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CRITICAL CARE
NEUROTRAUMA

 

 

Barbiturate Coma

Takeko Toyama, MD
Assistant Professor of Anesthesiology
University of Miami, Miami, FL

 

Brain damage resulting from head injury is the leading cause of death among individuals younger than 24 years of age. The most hazardous is increased ICP. High-dose barbiturates are used to control intracranial hypertension in selected patients. ICP is decreased due to decrease in CBV due to vasoconstriction caused by increase in cerebrovascular resistance.

Indications:

  1. Potentially survivable head injury
  2. No surgically treatable lesion accounting for intracranial hypertension (except when used for preparation for surgery)
  3. Other conventional therapies of controlling ICP have failed (posture, hyperventilation, osmotic and tubular diuretics, corticosteroids)
  4. ICP > 20 to 25 mmHg for more than 20 min, or >40 mmHg at any time
  5. Unilateral cerebral hemispheric edema with significant (>.7 mm) shift of midline structures shown on CT
  6. A low Glasgow Coma score

Benefits:

  1. Decrease in cerebral metabolic rate (CMRO2), caused by decrease in synaptic transmission, presumably by affecting GABA transmission
  2. Decrease in cerebral blood volume and ICP, due to increase in cerebrovascular resistance, due vasoconstriction -Both CMRO2 and CBF are decreased in a dose dependent fashion: About 50% decrease at a dose sufficient to produce isoelectric EEG
  3. Promote or induce hypothermia
  4. Increase in IC glucose, glucagon, and phosphocreatine energy store
  5. Decrease in nitrogen excretion following acute head injury
  6. Shunt blood from regions of normal perfusion to those of reduced CBF due to vasoconstriction
  7. Anticonvulsant prophylaxis
  8. Stabilization of lysosomal membranes
  9. Decrease in excitatory neurotransmitters and IC calcium
  10. Free radical scavenging ( thiopental only)

Risks:

  1. Direct myocardial depressant
  2. Increase in venous capacitance, due to central and peripheral sympatholytic action
  3. Impaired gastrointestinal motility Increased hepatic microsomal activity
  4. Direct CNS depressant, resulting in unreliable neurological examination
  5. Possible allergic reaction Impaired lymphocyte immune response and function

Goals

  1. Maintenance ICP < 20 mmHG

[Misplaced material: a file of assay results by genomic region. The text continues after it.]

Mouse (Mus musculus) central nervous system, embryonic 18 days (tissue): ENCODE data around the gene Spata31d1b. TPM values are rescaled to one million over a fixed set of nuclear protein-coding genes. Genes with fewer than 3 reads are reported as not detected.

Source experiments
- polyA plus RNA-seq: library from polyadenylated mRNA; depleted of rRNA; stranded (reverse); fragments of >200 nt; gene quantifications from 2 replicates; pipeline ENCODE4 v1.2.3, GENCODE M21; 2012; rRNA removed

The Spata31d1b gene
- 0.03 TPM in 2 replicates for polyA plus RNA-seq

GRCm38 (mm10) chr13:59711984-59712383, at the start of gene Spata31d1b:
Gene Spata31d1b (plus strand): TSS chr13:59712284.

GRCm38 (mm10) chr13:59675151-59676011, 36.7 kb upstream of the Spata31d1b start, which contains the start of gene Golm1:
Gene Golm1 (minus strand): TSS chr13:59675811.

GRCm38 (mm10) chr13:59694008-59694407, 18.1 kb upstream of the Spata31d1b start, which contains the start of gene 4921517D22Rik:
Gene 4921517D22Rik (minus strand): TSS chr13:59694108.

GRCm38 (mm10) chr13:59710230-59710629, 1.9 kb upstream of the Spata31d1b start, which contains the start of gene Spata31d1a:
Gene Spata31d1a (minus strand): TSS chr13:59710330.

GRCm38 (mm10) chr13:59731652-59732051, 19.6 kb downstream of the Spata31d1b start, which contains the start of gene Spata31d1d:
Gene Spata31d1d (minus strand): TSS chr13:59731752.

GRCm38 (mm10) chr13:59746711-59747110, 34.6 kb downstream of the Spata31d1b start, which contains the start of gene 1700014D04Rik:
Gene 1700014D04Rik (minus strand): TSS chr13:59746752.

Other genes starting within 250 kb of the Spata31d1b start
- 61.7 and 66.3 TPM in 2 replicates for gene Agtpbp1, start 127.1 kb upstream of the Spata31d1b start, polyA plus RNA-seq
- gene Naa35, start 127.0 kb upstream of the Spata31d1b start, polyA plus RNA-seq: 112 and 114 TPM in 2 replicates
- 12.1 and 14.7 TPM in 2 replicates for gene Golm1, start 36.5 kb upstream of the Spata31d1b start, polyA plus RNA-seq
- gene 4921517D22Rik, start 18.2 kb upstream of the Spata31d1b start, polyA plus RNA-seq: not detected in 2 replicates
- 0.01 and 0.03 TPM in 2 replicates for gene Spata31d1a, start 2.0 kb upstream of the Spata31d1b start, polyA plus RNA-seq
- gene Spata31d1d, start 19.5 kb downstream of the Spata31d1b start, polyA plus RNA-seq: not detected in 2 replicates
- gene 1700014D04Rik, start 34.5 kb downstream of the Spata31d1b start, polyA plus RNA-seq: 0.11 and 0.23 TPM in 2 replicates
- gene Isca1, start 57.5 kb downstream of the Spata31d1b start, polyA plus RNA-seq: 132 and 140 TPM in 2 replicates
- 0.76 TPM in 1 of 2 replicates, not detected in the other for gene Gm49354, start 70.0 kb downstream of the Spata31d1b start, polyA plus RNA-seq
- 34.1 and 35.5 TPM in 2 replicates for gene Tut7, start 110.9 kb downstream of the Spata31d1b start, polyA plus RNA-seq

2. Therapeutic EEG response: burst suppression or cortical electrical silence (with preservation of SSEP and BAEF)
Dosing Regimens
  • Pentobarbital:
    • High dose:
      Loading:30-40 mg/Kg over 4 hours (~2500mg/70Kg)
      Maintenance: 1.8-3.3mg/Kg/hr (~175mg/70Kg)
    • Mid-level dose:
      Loading: 10mg/Kg over 30min, 20-25mg/Kg over 4hr
      maintenance: 5mg/Kg/hr for 3hrs,then 2-2.5mg/Kg/ with 5mg/Kg bolus prn if serum level < 3mg/dl
    • Low dose:
      Loading: 3-6mg/Kg over 30min
      Maintenance: .3- 3mg/Kg/hr
    • Therapeutic serum level: 2.5-4 mg/dl ( 6 mg/dl may be needed )

  • Thiopental:
    • Loading: 3mg/Kg bolus, followed by 10-20mg/Kg over 1 hr
      Maintenance: 3-5 mg/Kg/hr
      Therapeutic serum level: 6-8.5 mg/dl
      Weaning: dosage is halved q 12 hr.

Monitoring

Cardiovascular

  1. A-line: arterial BP, blood gases
  2. PA catheter: CO, CI, SV, SVR, PVR, right heart filling pres., PCWP
  3. Bladder catheter: urine output
Cerebrovascular and neurophysiological
  1. ICP: maintain < 25 mmHg, preferably less
  2. CPP: maintain > 70 mmHg
  3. EEG: burst suppression, or cortical electrical silence optional
  4. Brain temperature
  5. Jugular bulb O2 monitor/ oxymeter catheter
  6. Somatosensory or brainstem auditory evoked potentials (SSEP, BAEF)
Other monitoring
  1. Core body temperature: NP, TM, E: 32 to 35 degrees C is acceptable
  2. Serum barbiturate levels
  3. nasogastric catheter: pH and output
  4. intake and output
Therapy may be required for 7-14 days or longer, may be weaned after 3-6 days

Therapeutic end points

  1. Success:
    1. ICP < 20 mmHg for at least 48 hours, at a minimum
    2. Resolution of intracranial mass effects or midline shift, preferably
    3. ICP must remain controlled with conventional therapies
  2. Failure:
    1. Diagnosed brain death
    2. Uncontrollable ICP despite adequate serum levels, EEG burst-
    3. Suppression, or electrical silence
    4. Intolerable side effects;
      1. Hypotention not responsive to cardiac inotropes, peripheral vaso- pressors, or intravenous fluid therapy (cardiac isotopes: dopamine, dobutamine, epinephrine) (peripheral vasopressors: ephedrine, phenylephrine)
      2. (IV fluids: packed RBCs, albumine, hetastarch, LR)
      3. Progressive pulmonary dysfunction
      4. Sepsis

Reference:


J. Greenberg; Handbook of Head and Spine Trauma, 1993. pp230-233